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Hormones: The Chemical Messengers

Prerna Salla Apr 17, 2019
Hormones rule our lives, quite literally. It's difficult to imagine that hormones are like the supervisors of our body, but they are.

The Effects of Hormonal Imbalance

Since hormones affect our mood, aging process, and the ability to heal ourselves, hormonal imbalance can create subtle dysfunctions in our physiological and psychological states. These include continuing sexual performance problems such as lack of sexual sensitivity and desire, erratic mood swings, delayed puberty, deregulation of metabolism, etc.
Major factors that promote these conditions are the chemicals in our food, water, and air namely, heavy metals, herbicides, pesticides, plastics, etc. that mimic certain hormones once they enter our body.
For example, the common tin can is inadvertently supplying us with unwanted, estrogen-like hormones because of a result of a chemical reaction over a period of time between the tin and the inner plastic lining.
These unwanted chemical additives are responsible for the mild to adverse health effects on our bodies. A synthetic steroidal hormone directly interferes with the normal function of our endocrine system. Our body is fooled into thinking it is real estrogen, and acts as if there is an estrogen excess in the system, creating an imbalance.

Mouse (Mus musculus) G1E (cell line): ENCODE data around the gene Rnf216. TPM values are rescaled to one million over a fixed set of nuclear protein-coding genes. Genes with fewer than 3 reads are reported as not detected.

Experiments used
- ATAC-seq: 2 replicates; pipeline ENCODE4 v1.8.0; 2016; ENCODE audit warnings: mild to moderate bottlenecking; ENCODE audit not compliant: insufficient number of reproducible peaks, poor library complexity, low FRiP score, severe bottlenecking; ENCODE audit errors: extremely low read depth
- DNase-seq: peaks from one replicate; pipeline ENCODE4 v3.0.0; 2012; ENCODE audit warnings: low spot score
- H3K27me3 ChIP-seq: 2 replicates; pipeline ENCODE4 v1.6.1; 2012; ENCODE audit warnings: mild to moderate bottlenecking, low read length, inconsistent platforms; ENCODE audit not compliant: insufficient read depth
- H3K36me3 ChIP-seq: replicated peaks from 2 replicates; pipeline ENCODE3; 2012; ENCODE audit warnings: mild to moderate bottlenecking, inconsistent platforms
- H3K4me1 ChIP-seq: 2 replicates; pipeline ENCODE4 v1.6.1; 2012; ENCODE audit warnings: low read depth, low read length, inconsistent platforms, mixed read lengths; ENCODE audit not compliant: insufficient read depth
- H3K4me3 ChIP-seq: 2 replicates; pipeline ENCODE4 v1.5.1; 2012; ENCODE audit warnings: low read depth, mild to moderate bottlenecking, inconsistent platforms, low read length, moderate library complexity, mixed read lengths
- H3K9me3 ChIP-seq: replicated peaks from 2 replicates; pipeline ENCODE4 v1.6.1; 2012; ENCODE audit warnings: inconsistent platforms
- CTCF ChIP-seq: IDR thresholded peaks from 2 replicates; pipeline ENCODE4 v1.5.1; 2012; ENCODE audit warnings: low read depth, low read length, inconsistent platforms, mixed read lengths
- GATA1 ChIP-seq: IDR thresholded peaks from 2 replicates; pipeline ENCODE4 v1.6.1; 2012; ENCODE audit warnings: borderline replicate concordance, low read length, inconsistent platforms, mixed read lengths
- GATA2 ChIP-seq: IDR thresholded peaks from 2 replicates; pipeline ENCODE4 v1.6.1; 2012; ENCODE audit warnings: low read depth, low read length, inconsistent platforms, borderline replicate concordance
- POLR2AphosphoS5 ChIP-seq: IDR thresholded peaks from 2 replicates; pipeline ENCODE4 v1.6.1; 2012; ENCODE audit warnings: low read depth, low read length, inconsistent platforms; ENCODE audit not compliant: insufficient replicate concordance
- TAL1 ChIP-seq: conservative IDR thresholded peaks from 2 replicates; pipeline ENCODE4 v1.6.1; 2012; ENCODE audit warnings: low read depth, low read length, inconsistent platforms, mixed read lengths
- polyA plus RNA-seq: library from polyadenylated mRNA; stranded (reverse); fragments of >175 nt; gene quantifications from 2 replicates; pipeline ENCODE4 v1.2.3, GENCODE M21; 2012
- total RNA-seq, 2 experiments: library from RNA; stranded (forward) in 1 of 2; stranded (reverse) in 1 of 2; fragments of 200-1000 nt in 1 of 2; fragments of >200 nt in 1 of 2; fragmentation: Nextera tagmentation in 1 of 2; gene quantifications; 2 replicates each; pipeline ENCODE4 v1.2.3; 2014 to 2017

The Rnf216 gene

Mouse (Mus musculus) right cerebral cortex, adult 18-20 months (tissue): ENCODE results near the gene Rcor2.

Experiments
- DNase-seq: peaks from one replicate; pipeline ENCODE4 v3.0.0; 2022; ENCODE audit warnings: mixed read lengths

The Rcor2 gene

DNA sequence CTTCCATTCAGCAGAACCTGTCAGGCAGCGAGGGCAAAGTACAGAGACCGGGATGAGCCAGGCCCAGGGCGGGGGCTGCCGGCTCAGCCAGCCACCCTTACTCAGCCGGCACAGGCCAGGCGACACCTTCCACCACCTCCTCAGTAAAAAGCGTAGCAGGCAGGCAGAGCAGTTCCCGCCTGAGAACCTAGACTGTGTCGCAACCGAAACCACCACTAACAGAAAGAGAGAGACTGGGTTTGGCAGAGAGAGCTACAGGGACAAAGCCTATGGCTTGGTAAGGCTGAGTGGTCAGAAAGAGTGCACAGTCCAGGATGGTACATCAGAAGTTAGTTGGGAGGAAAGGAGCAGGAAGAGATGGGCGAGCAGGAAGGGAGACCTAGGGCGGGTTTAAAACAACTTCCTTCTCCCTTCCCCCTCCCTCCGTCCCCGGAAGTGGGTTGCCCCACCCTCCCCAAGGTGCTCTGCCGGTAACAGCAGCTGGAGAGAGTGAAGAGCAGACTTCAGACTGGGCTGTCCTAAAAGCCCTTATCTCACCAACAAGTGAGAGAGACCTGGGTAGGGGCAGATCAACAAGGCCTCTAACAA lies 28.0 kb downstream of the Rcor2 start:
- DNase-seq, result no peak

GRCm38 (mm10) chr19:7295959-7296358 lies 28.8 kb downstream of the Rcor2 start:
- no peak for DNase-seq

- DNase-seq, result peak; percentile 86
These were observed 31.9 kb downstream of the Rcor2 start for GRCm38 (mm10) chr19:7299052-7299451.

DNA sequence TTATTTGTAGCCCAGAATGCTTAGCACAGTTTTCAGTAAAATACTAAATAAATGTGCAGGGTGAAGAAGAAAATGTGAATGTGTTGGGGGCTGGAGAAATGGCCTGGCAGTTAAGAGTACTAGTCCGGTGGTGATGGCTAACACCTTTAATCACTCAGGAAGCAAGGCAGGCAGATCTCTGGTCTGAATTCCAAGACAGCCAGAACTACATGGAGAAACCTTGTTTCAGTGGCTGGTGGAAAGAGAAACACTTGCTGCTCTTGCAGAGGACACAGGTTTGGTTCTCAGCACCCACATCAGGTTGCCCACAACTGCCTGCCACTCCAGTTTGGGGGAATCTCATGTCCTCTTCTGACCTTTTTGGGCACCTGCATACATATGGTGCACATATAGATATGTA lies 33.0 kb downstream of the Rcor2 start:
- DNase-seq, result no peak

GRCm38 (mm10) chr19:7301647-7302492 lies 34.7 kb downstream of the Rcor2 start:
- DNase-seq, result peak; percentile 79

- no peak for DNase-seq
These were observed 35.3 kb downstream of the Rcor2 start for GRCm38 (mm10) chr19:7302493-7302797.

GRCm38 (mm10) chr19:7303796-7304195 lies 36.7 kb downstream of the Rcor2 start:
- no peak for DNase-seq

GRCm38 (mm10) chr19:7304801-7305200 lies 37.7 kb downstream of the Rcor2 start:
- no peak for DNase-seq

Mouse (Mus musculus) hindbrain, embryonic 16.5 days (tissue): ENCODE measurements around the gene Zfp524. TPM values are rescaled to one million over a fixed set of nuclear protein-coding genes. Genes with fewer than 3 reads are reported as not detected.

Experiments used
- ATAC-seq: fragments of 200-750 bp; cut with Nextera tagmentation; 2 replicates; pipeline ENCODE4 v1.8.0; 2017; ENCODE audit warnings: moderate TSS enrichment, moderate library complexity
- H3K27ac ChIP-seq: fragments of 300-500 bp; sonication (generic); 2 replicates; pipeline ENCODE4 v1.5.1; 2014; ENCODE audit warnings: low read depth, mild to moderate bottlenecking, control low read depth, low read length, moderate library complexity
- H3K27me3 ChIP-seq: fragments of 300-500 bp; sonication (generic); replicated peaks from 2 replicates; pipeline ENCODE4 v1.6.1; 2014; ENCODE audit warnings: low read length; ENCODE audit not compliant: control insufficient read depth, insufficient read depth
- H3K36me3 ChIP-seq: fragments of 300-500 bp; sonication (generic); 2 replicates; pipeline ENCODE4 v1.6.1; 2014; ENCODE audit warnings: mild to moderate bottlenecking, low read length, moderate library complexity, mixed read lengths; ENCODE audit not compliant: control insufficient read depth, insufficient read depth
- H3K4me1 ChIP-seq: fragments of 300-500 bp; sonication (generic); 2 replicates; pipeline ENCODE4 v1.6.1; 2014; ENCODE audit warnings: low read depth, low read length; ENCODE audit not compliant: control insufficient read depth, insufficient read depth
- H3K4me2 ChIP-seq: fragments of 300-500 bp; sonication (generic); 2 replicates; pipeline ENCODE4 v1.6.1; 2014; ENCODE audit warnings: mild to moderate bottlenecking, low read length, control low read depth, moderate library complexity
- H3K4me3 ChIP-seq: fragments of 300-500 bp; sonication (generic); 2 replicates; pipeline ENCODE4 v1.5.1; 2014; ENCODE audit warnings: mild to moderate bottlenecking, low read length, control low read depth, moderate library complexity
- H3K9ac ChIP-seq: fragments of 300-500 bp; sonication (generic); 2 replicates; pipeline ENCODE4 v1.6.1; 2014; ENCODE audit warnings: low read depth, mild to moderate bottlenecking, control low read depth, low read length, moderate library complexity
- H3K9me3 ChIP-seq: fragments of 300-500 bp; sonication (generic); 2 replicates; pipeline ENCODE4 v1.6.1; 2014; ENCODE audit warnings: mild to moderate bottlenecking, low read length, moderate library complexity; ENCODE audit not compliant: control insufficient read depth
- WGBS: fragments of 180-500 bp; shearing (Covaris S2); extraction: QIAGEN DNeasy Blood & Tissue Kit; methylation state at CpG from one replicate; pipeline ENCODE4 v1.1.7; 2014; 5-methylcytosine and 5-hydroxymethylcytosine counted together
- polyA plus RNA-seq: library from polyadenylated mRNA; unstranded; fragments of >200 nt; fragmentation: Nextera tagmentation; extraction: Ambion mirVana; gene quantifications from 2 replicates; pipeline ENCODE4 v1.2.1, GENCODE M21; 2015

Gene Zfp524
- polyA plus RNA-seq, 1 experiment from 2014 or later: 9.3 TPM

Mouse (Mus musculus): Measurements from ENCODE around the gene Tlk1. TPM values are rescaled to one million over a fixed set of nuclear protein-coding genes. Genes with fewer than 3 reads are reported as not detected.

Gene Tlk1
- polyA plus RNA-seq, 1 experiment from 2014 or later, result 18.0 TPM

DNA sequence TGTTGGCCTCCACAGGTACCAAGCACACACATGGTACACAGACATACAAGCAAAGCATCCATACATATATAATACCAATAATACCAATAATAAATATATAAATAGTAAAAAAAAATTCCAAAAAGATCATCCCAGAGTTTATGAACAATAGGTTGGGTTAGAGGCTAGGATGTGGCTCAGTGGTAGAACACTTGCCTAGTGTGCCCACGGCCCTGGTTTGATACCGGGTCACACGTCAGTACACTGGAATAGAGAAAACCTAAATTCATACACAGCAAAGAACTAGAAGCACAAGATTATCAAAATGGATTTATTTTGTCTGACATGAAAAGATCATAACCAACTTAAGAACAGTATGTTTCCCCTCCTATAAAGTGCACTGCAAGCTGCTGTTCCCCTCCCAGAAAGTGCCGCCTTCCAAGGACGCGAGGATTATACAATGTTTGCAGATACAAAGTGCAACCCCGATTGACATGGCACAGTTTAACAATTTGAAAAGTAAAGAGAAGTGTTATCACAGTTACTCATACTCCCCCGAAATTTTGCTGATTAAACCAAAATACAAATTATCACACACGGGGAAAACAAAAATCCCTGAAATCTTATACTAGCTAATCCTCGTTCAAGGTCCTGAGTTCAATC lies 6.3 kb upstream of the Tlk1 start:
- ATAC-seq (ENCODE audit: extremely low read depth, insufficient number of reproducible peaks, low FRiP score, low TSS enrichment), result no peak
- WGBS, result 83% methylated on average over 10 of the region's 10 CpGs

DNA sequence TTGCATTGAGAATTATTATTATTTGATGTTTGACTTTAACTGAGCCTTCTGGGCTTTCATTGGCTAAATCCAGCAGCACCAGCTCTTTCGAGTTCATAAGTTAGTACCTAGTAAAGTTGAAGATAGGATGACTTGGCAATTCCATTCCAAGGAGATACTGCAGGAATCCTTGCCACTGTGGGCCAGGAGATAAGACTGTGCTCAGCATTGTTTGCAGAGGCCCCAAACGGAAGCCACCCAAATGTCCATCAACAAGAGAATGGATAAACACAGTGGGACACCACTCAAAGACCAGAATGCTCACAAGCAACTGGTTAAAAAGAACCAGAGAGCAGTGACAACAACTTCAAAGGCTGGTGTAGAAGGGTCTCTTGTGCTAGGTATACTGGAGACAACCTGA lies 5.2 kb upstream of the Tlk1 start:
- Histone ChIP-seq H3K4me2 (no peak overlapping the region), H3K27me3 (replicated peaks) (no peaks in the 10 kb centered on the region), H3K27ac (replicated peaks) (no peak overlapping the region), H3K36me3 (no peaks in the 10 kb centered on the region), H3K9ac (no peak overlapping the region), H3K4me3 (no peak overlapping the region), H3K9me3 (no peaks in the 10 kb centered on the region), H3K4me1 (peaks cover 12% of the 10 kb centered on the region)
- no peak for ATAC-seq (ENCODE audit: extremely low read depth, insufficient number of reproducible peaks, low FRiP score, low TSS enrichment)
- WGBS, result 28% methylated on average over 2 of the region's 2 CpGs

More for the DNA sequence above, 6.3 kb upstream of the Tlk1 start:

The endocrine system is the biochemical system of the body that controls and regulates the functioning of our entire metabolism through the production and direction of all of our hormones.
Within the endocrine system, there are literally hundreds of types of hormones produced; each affecting a specific gland, organ, and tissue. Some affect our overall health, and others simply aid the production of other hormones.

The Importance of Hormones

Hormones are multi-functional biochemicals we cannot live without. A specific group of hormones of amino acid-based molecules are manufactured by the body's free amino acids. If these essential amino acids aren't available, hormone production dwindles.
The endocrine system directly controls the process of aging. Hormones manufactured by the endocrine system directly govern the welfare of the entire body, keeping us young, healthy, and happy. Many pathological conditions are associated with the malfunctioning of the endocrine glands.
Hormonal balance is essential in the maintenance of good health and a strong immune system. Researchers have recently discovered that a number of hormones from within the endocrine system play a significant role with the T-cell markers within the immune system, most notably DHEA.
DHEA or dehydroepiandrosterone is commonly referred to as the mother hormone, since a number of other hormones are manufactured from it, such as estrogen, testosterone, progesterone, and corticosterone.
Researchers have observed an inverse correlation between DHEA levels and disease, meaning that the higher the level of DHEA in the blood, the less we may suffer from a disease. It is also understood that DHEA levels need to be really strong for a woman, if she needs to have an active sex life.